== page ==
Add in the investment plans of BT, Arqiva, Gamma, O2, Virgin, Vodaphone, WIG, Zayo and others, let alone those of the property companies who are looking to build their own infrastructures to enable multi-operator access (the VX model) and we face a massive short terms skills problem. But it is not a bubble. It is the foothills of a ten year boom to create the ubiquitous critical infrastructure utility connectivity of the smart society.
2) The pace of change has outstripped the ability of current UK public sector funding, accreditation, regulation and delivery structures to respond.
In my recent blog, on the Education Select Committee enquiry into the challenges of the Fourth Industrial Revolution, I referred to the accelerating pace of change “no current curriculum can prepare young people for the future. Education has to focus on basic disciplines and the willingness and ability to learn new content and skills as and when needed.”
But there is good news:
The growing use of on-line packaged materials, not just for content delivery and practice but for course planning and performance assessment has transformed industries’ ability to identify raw talent and turn it into competent, revenue earning technicians or professionals within weeks or months, not years.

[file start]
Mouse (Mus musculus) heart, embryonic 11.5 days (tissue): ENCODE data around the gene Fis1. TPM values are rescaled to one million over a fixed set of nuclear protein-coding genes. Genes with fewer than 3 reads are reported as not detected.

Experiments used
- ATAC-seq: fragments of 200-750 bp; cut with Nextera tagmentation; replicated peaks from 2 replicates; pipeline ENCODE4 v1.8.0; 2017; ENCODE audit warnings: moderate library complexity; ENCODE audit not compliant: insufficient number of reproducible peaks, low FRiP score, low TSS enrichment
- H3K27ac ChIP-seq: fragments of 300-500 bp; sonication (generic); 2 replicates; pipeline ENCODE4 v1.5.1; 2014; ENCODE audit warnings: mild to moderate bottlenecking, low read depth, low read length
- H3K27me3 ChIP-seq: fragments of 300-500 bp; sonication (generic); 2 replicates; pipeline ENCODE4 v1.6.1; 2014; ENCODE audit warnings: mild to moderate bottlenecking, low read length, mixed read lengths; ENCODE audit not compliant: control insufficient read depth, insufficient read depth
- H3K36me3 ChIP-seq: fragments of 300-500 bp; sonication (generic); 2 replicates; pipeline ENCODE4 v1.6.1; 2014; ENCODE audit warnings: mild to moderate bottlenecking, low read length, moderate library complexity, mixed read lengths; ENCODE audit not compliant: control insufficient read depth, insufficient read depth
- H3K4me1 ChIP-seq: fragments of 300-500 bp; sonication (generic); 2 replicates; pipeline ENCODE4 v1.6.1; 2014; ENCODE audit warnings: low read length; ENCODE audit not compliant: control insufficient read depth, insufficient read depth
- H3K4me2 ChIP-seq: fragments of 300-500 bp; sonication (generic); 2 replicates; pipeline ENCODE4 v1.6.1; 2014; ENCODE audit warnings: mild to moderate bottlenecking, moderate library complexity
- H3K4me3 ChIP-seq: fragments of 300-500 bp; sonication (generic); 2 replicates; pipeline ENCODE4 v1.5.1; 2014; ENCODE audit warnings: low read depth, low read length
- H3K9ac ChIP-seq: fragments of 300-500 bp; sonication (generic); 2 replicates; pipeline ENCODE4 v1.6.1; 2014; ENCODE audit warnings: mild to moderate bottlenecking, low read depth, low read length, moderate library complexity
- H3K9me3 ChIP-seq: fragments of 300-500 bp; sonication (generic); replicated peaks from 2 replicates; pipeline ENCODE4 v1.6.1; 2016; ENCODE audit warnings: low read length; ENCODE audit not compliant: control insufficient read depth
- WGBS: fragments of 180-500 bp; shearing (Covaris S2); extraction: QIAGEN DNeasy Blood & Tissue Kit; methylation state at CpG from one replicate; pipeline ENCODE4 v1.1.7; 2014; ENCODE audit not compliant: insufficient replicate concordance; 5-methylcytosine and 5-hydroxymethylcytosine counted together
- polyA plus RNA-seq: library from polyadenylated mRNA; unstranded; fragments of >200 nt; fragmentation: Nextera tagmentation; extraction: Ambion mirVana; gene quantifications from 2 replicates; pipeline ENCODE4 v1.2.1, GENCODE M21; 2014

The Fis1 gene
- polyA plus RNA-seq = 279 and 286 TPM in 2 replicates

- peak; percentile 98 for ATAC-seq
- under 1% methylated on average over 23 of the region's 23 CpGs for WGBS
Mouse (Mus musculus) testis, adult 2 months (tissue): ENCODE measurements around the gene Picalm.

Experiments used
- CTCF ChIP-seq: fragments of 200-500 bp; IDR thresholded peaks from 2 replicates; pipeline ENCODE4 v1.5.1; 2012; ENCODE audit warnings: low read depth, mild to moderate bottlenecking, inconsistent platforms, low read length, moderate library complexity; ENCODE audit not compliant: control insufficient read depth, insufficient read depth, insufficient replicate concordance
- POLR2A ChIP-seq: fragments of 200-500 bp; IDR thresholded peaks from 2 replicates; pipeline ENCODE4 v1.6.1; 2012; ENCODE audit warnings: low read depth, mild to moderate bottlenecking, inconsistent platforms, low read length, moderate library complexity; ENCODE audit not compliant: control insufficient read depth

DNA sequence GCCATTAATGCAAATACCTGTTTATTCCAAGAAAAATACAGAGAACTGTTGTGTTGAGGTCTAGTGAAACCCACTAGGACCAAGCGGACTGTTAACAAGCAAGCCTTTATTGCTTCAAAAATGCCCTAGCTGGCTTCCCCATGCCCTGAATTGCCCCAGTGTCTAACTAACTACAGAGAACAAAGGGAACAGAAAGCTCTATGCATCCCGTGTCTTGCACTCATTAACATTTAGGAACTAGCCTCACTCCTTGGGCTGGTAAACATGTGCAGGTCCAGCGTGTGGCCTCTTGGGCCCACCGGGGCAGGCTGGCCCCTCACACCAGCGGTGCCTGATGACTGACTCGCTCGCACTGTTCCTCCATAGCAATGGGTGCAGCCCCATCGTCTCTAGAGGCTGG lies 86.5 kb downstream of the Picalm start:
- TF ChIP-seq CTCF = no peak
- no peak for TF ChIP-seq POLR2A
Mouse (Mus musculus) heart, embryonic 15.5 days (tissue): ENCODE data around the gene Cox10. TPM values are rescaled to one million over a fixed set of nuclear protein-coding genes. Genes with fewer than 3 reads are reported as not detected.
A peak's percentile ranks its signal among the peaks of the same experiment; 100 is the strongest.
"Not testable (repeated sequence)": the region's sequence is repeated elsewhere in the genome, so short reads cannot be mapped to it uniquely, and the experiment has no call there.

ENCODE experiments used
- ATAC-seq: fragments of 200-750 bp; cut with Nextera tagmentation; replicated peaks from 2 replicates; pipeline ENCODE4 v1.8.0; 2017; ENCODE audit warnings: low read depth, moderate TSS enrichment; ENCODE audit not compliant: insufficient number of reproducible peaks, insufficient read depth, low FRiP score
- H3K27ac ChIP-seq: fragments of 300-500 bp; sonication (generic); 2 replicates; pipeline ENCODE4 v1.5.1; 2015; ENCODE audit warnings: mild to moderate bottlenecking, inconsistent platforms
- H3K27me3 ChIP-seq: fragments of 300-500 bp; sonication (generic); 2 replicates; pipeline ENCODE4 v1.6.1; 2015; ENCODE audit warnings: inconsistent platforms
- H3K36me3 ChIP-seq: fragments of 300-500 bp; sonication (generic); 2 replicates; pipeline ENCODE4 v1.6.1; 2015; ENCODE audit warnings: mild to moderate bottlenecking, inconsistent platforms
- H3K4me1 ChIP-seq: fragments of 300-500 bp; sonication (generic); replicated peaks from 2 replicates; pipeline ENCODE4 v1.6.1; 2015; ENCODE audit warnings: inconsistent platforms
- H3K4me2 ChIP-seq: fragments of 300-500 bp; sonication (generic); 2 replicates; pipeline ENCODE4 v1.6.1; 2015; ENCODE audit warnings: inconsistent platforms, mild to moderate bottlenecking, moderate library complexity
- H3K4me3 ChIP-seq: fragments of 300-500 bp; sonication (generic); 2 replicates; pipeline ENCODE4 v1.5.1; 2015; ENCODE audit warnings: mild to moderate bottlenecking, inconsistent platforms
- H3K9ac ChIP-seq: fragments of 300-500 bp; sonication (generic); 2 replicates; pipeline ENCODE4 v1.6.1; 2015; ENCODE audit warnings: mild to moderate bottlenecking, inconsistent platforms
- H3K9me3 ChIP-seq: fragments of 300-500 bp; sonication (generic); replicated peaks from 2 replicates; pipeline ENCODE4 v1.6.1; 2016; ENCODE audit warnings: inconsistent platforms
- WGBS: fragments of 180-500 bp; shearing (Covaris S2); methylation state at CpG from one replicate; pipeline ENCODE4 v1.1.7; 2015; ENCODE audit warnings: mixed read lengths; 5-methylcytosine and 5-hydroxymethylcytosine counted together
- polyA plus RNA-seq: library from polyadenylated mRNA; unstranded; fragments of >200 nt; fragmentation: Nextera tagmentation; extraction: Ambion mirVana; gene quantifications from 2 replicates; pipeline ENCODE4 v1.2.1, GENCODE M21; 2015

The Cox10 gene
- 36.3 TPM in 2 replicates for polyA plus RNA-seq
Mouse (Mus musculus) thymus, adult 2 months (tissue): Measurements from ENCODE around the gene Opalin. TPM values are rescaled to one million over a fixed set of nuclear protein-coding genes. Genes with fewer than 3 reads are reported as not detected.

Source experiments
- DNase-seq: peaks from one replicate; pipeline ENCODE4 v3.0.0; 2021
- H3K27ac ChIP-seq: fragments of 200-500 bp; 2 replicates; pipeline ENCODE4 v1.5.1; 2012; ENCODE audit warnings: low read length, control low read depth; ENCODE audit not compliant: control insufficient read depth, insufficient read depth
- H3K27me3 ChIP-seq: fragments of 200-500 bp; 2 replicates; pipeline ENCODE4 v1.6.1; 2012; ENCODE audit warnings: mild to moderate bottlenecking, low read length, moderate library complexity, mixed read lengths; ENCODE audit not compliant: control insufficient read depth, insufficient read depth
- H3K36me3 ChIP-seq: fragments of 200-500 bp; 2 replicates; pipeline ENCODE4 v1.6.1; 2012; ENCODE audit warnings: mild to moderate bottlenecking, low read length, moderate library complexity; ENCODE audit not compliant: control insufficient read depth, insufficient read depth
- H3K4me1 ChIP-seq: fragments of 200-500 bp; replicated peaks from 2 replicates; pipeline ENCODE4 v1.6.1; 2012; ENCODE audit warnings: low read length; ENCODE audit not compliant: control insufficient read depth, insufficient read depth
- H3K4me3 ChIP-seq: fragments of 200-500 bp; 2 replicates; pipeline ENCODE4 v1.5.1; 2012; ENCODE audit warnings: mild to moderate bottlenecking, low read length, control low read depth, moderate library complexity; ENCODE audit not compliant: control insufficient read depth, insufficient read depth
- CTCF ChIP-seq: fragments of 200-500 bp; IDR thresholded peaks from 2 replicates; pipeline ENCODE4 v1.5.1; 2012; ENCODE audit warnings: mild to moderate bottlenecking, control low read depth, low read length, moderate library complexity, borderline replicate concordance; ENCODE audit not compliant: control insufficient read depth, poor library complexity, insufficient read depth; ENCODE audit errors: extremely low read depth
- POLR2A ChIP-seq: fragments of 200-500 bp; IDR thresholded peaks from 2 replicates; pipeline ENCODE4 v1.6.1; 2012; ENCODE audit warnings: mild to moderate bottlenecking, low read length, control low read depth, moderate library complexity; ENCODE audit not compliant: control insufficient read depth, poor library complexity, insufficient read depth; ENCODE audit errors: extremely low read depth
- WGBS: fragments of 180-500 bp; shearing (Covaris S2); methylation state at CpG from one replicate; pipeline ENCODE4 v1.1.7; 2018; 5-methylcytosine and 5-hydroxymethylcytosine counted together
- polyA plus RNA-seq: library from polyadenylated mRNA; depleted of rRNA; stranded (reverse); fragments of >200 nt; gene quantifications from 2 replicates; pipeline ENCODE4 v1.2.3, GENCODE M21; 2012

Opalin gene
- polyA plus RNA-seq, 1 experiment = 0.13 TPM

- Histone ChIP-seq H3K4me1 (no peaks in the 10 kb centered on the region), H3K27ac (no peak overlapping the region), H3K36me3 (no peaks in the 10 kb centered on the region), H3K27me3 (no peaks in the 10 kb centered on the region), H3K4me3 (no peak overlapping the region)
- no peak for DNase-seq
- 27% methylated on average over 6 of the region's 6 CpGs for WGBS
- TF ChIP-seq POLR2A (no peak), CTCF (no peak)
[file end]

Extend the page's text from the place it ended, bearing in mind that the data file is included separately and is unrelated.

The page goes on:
This has changed the balance of economic and social value between full time degrees and modular graduate level training programmes (including, but not just, apprenticeships). A talented teenager on a well-structured blended learning programme (mixing supervised, experiential on-the-job learning with off-the-job contextual/academic modules) can soon do sufficient productive work to cover most, if not all, of their ongoing training costs and salary.